Associate Professor Michael Gibbons in the Department of Government and International Affairs is analyzing the major speeches at both the Republican and Democratic National Conventions. Here’s his thoughts on Mitt Romney’s speech from last week, and coming soon will be his analysis of Bill Clinton and President Obama’s speeches (he promises to be equally tough on all. Ask his students, he’s a tough grader).
Acceptance speeches by nominees for the office of the President are unique in that they are normally attempts to straddle a line between offering specifics and identifying a general, often vague, vision of the direction of one’s administration. Given the lack of specifics in the acceptance speech by Paul Ryan, many commentators were anticipating specifics about what policies Governor Romney’s would pursue if he won the election. This latter point seemed particularly important in light of the confusion in the Romney camp about just what parts of the Ryan budget plan and abortion agenda Romney would sign on to. But like Ryan’s speech, aside from the specific criticisms of President Obama, several of which are based on untruths, there were no policy specifics as there was with Obama and McCain in 2008, or Clinton in 1992. There were no specifics about how Romney would redress the alleged failures of the Obama administration.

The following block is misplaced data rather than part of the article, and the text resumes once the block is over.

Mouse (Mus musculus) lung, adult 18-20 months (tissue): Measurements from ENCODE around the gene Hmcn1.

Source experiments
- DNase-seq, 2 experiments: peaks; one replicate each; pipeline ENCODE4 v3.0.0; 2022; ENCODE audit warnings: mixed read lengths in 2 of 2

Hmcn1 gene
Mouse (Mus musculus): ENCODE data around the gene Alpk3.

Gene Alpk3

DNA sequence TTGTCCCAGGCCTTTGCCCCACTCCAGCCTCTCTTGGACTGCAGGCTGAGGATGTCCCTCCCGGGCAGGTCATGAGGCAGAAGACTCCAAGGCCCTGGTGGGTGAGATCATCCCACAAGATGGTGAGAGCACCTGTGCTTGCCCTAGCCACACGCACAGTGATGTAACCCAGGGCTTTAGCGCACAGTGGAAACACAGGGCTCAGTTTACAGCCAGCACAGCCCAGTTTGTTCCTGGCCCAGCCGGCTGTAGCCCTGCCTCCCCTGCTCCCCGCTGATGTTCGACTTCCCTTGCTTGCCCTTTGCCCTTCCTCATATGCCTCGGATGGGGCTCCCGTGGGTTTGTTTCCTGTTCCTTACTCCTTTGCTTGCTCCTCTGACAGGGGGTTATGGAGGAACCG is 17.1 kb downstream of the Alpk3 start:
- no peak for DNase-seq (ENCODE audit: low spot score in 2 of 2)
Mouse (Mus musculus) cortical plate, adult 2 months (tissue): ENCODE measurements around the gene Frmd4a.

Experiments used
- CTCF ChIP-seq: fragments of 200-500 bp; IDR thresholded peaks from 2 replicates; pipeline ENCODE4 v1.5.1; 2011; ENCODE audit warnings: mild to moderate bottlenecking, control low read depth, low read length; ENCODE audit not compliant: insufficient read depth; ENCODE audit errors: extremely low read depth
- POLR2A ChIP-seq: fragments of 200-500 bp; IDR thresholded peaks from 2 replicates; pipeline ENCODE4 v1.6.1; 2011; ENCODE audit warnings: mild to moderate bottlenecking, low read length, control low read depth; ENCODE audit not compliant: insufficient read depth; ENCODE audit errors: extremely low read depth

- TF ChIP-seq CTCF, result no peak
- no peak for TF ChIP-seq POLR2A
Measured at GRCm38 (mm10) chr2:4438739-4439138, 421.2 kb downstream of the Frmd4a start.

An example of the shortage of specifics is the claim that a Romney administration would balance the budget (forgetting, perhaps, that Congress has a role in passing laws). If one adds up the tax cuts that the Ryan budget proposes, it comes to $4.3 trillion. That is offset by $1.7 trillion in spending cuts born disproportionately by the middle class and the poor. That is not a move toward a balanced budget.